Here are several notes on Type 1 Diabetes:

Also known as juvenile or insulin-dependent diabetes

Autoimmune disease

1.25 million Americans have this type of Diabetes

40,000 are diagnosed each year

At the end of the day, the technology is out there to accommodate Type 1 Diabetes and there are wonderful people who assist in keeping the world “normal” for the kids, but we don’t know the cause and there is no prevention.  We must continue the research and continue to develop our knowledge of Diabetes for treatment and then prevention.


Bernadette, Kristopher, Victoria, Alexander, Sophia & Michael


Students Recognized as part of 100+ Hours of Service Challenge


Beginning in the fall of 2016, in conjunction with the school’s philosophy to foster students to become “citizens who are responsive to the needs of society,” Sacred Heart School set the expectation that each student in grade nine through twelve, will accumulate 100 hours of Christian Service prior to graduation. The expectation is that each student, starting in grade nine, will accumulate their service hours with a goal to perform 25 hours of service at school or in the community each year. Our hope is that each student will set as his/her goal a total of 100 hours prior to graduation. Students will not be required to achieve the hours to graduate, however, the students who accomplish the 100 hours will receive recognition in the graduation program and the honor to wear a white honor cord with their graduation apparel. The following student have met the 25 hours per year goal set for the grade they are currently enrolled.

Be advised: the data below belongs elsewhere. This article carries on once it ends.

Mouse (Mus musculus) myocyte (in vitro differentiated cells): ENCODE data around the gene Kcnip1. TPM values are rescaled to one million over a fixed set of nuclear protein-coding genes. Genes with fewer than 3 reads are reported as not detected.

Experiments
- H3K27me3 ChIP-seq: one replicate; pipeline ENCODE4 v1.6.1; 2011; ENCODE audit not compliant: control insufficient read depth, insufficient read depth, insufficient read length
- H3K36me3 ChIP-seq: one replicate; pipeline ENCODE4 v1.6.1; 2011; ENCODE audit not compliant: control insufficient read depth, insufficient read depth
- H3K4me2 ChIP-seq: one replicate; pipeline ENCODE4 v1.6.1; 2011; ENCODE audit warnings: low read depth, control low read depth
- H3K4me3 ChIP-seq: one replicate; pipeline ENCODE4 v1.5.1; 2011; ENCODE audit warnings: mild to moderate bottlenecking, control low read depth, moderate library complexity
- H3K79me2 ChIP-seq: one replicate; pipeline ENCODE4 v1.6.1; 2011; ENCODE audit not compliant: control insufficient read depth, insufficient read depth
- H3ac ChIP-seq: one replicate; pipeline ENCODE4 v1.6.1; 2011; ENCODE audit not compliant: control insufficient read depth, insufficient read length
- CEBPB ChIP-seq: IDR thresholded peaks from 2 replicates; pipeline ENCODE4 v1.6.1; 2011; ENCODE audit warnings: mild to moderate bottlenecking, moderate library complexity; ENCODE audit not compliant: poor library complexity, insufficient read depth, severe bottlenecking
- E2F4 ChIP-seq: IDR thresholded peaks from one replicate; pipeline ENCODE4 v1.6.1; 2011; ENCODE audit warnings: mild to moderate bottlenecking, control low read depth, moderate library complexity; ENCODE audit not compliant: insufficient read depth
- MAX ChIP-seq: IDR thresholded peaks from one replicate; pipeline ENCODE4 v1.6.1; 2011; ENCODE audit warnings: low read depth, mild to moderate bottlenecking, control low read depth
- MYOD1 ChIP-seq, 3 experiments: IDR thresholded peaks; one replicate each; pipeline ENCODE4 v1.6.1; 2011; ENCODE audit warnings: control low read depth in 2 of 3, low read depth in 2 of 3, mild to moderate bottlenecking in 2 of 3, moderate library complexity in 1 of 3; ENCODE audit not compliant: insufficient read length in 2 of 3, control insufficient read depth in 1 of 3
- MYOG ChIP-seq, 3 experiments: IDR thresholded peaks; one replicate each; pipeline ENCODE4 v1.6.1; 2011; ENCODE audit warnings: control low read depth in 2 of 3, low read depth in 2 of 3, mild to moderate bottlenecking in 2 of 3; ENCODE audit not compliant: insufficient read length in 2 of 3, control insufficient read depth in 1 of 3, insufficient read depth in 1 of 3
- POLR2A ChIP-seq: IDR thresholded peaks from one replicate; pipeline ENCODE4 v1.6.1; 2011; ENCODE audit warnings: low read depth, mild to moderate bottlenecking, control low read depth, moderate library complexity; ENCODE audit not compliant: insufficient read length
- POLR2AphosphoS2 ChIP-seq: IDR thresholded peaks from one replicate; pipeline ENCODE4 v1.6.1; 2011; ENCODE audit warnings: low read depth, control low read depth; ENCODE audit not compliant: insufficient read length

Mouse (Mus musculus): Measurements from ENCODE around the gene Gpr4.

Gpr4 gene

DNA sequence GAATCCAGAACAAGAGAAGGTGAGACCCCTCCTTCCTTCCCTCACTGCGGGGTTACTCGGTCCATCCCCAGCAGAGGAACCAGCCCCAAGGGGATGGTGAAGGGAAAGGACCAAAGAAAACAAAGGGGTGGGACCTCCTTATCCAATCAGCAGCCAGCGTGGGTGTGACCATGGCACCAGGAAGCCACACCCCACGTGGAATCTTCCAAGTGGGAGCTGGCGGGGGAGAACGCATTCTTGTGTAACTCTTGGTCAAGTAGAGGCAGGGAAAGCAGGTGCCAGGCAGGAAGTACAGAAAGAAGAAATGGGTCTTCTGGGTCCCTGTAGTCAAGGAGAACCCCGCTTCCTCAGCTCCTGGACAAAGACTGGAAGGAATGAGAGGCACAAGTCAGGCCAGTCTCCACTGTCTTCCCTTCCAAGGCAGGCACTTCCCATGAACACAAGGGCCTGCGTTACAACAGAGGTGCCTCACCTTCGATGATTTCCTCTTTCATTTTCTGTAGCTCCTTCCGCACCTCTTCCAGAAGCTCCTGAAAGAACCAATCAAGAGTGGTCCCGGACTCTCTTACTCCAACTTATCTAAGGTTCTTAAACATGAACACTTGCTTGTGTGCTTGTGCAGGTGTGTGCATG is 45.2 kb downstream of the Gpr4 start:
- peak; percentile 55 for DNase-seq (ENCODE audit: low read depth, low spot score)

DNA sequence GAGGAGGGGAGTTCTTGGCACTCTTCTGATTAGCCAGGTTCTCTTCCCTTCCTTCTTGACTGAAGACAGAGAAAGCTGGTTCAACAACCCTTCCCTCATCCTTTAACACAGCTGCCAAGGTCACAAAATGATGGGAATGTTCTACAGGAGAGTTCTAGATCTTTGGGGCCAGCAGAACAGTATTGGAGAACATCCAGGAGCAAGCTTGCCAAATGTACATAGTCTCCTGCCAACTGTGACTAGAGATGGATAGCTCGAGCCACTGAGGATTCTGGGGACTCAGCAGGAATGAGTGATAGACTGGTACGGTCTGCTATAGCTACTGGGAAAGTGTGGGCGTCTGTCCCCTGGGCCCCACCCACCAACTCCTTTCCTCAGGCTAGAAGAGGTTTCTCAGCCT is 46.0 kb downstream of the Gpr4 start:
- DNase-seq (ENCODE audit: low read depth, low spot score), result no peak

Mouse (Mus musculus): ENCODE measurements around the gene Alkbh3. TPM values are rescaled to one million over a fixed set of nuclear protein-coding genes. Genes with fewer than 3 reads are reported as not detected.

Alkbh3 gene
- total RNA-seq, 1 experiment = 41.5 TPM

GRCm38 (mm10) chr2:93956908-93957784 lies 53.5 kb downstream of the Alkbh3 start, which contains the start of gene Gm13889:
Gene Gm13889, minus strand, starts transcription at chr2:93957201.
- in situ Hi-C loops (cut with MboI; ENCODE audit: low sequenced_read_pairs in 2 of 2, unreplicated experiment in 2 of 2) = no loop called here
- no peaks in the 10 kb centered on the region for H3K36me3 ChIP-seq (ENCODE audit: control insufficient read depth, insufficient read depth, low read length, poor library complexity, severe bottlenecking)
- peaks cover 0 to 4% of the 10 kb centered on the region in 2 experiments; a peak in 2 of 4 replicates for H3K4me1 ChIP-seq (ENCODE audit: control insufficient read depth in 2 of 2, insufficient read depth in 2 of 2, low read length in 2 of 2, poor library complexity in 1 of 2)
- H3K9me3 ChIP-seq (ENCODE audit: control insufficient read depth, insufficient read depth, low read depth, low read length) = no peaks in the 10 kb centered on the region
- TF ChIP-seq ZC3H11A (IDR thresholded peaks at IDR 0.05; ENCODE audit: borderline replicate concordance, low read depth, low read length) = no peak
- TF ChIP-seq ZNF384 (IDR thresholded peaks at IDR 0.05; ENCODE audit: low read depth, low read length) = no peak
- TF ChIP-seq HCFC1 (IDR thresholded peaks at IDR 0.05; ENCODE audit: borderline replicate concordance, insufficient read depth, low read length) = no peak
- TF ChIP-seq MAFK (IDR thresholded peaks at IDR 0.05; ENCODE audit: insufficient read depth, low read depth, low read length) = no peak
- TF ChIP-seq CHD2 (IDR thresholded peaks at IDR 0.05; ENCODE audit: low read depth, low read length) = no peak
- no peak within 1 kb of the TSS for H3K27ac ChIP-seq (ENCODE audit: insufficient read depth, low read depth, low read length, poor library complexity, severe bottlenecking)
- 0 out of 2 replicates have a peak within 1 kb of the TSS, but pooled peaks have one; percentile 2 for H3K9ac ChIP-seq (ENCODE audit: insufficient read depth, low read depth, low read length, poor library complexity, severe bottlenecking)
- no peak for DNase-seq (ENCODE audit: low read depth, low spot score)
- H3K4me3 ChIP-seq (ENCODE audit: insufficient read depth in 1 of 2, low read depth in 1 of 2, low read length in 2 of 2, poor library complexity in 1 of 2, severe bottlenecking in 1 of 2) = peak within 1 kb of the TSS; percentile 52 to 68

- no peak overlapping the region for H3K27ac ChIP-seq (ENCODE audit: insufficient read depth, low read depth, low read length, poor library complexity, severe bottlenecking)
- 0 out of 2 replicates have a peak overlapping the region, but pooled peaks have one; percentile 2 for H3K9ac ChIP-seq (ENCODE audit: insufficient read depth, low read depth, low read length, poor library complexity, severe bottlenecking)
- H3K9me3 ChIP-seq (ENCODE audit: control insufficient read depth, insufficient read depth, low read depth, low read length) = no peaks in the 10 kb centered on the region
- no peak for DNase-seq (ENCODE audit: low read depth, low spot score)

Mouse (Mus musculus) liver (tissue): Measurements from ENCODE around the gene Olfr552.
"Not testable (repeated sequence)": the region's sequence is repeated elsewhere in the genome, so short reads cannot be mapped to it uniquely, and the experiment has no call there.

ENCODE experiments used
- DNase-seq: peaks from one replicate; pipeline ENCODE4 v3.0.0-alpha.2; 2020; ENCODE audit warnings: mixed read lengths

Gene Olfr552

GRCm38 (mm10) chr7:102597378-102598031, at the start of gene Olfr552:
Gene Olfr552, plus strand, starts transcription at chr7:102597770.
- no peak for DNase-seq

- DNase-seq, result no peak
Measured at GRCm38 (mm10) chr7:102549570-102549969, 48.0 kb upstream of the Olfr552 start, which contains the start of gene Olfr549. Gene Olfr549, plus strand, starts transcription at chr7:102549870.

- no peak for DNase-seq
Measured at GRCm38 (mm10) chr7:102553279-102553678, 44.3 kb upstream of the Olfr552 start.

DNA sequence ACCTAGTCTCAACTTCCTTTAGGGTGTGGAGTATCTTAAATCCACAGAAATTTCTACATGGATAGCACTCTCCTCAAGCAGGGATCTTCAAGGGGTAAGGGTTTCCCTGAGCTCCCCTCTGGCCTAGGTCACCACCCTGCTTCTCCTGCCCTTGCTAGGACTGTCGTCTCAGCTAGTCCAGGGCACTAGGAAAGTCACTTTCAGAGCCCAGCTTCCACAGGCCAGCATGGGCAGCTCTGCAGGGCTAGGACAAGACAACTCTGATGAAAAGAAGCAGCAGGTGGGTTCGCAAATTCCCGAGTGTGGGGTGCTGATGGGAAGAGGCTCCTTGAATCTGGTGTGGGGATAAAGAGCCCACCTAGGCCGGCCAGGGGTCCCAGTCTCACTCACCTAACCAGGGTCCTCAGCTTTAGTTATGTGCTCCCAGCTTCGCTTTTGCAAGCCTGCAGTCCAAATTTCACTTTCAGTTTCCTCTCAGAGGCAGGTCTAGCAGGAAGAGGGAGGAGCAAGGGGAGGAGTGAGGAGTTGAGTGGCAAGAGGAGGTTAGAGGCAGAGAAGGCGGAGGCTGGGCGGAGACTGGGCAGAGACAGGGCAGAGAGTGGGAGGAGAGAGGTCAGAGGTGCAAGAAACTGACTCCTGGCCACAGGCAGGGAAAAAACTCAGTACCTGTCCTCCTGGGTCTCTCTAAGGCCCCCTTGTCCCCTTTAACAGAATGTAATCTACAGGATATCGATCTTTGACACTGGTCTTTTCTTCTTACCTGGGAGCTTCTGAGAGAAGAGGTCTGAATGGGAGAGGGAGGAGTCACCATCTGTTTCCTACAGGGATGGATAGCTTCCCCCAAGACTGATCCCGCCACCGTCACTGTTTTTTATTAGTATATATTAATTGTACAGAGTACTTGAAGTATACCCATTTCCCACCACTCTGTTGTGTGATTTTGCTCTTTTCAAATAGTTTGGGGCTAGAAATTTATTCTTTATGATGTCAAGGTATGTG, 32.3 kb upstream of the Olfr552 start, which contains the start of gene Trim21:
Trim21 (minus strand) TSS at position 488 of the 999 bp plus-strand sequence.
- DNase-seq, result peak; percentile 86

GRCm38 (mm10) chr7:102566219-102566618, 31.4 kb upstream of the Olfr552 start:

Following each student’s name is an account of the amount of service hours they have completed.

25 Hours of Service Goal by End of Freshman Year
Paige Brandner (50)
Isabella Knudson (47)
Sydney Lloyd (121)
Dustin Ringuette (49)
Adam Sobolik (37.5)
Dana Walski (29)
Jack Zavoral (33)
Gabriella Zimprich (106)

50 Hours of Service Goal by End of Sophomore Year
Macyn Bloom (61)
Katie Brindamour (172)
Ivy Edwards (86)
Benjamin Goetz (84)
Caden Knutsvig (53)
Mallory Howe (112)
Madalin Mitzel (75)
Aaron Steckman (63)
Kaitlyn Werner (178)

75 Hours of Service Goal by End of Junior Year
Abby Brouillard (84)
Jiejun Chen (86)
Zyan Greer (104)
Jessica Remer (89.75)
William Rohrich (100)
James Votava (113)
John White (83)
Lily Zimprich (160.73)

75 Hours of Service Goal by End of Senior Year (White Service Cords at Graduation)
Abby Anderson (83)
Jaxon Bergum (80.5)
Chelsea Greer (200)
Hannah Hollcraft (78.5)
Lauryn Larson (82)
Jordan Tomkinson (78)
Kloe Wavra (241.75)
Jade Zimprich (101)



SHS Third Quarter Honor Roll

SHS Third Quarter Honor Roll

Straight A



Abby Anderson

Hannah Hollcraft

Jordan Tomkinson

Jade Zimprich



Lily Grossbauer